Metallurgy Terminology for Beginners

Metalworking is an ancient and time-honored tradition. For centuries, metallurgists have been forging tools and weapons. Images of the burly village blacksmith, pounding away at the anvil, come to mind when we think of the first metallurgists. In the 21st century, however, metallurgy is extremely high tech and computerized. Complex software programs guide robotic arms in the forging of the latest metals and tools.

No matter how far the field advances, human metallurgical professionals will always be needed to guide the process. The team at J. F. Heat Treating Inc., your experts in metallurgy in Gastonia, NC, is here to help improve your understanding by providing some basic metallurgy terminology:

  • Alloy: An alloy is a substance that has metallic properties and is composed of two or more chemical elements. Mixing chemical elements with metallic properties can help create a strong and malleable substance. Several examples of alloys are aluminum, bronze and titanium.
  • Conduction: Conduction is the transition of heat and sound by the transferring of energy from one particle to another. This is the method by which heat is transferred to metal to make it malleable.
  • Density: Density is the mass per unit volume of the metal. It is typically expressed in grams per cubic centimeter.
  • Die: A die is a metal block used in forming materials. When the term “die cast” is used, this means that the liquid metal was poured into a mold (the die), then held for stamping or threading. The metal is rapidly water-cooled.
  • Fabrication: Fabrication is the joining, typically by welding, of two or more parts to produce the finished product.
  • Hardness: Hardness is the resistance of a metal to indentation. It can also refer to the resistance to cutting, abrasion or scratching. Methods of measuring the resistance of a material to indentation can be determined by the Brinell, Rockwell and Vickers tests.
  • Ingot: An ingot is a chunk of metal cast to a smaller size and shape for re-melting or reworking.
  • Ladle: A ladle is an all-important metal tool lined with refractories used for the transportation as well as the pouring of molten metal. A ladle is often dipped into the furnace and transfers the molten metal into the molds. Several types of ladles can be used, including crane, bottom-pour, holding, teapot, hand bull, shank and lip-pour.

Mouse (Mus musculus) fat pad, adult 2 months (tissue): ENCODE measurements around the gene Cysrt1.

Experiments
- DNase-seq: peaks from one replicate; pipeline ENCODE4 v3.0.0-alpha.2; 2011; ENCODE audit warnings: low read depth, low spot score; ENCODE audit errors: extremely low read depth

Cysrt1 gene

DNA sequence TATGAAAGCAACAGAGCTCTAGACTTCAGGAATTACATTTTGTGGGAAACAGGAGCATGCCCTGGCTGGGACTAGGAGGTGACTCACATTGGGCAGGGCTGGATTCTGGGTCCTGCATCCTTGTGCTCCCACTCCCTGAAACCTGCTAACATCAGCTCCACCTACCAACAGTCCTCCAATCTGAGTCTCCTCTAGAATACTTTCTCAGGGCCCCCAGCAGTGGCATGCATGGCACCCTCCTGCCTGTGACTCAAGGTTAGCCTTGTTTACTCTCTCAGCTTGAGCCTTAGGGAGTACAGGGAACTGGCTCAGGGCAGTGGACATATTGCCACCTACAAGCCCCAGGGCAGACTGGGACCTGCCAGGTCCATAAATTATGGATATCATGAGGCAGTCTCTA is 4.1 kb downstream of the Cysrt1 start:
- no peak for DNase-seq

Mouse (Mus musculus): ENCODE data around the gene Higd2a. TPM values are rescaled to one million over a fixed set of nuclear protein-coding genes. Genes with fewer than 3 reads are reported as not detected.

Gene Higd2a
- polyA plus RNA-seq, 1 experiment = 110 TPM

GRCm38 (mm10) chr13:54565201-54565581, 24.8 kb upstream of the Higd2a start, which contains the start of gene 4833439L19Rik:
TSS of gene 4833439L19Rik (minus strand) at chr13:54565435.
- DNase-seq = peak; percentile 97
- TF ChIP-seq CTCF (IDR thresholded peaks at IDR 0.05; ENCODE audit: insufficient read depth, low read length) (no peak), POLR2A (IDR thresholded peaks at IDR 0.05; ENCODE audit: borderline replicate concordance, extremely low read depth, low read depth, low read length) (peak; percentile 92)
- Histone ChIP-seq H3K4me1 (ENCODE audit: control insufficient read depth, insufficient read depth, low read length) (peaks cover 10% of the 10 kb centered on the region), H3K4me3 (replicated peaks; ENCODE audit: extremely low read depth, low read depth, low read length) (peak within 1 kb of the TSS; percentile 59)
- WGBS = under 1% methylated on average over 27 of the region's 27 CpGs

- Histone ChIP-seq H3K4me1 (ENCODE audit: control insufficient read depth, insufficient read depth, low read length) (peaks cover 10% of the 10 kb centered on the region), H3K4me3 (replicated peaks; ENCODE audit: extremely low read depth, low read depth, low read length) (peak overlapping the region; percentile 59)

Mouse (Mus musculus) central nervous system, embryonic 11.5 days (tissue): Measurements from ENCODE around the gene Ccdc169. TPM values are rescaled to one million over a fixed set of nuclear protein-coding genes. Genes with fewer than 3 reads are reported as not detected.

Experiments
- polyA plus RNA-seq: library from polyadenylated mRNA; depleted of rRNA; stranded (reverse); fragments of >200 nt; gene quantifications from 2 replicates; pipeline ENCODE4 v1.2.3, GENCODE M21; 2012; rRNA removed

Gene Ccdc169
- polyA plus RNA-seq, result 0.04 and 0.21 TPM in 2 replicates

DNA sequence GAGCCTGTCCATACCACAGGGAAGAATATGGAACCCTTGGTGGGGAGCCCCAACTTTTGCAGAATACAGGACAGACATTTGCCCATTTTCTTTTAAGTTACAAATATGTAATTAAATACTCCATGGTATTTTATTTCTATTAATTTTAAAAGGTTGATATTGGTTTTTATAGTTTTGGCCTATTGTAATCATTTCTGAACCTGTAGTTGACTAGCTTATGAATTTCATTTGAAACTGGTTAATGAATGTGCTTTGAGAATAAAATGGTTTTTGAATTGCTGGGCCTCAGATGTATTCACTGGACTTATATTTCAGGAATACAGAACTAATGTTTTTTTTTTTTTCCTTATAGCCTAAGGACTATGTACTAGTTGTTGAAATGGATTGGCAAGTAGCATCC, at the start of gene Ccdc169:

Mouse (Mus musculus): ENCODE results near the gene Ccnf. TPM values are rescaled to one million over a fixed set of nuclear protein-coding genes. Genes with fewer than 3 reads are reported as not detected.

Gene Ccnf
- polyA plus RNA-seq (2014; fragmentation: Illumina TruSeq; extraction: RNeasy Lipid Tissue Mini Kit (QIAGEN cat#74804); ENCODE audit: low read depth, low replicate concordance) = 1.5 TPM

• Metallurgy: Metallurgy is the science and technology of metals. Specifically, it is the study of the internal structures and properties of metals and the effects of various processing methods on them.
  • Mohs scale: The Mohs scale is a test used to determine scratch hardness. It uses 10 standard minerals ranging from the weakest talc to the strongest diamond.
  • Pouring: Pouring is the transfer of molten metal from the furnace to the ladle or the ladle into the molds.
  • Temper: To temper a metal means to reheat hardened metal or mechanically worked metal to soften it in order to rework the metal and improve impact strength.
  • Welding: Welding is the process used to join two or more metals together by the application of heat. A type of welding called fusion welding combines gas, arc and resistance welding and requires all parent metals to be melted, but is incredibly effective.

The metal heat treating professionals in Gastonia, NC can be found hard at work at J. F. Heat Treating Inc. In addition to being family owned and operated with over 35 years of experience, we employ the latest in 21st century technology in the heating and cooling of metals to create the perfect product shape. For metallurgy in Gastonia, NC, work with the very best. Give us a call today to see how we can serve you.

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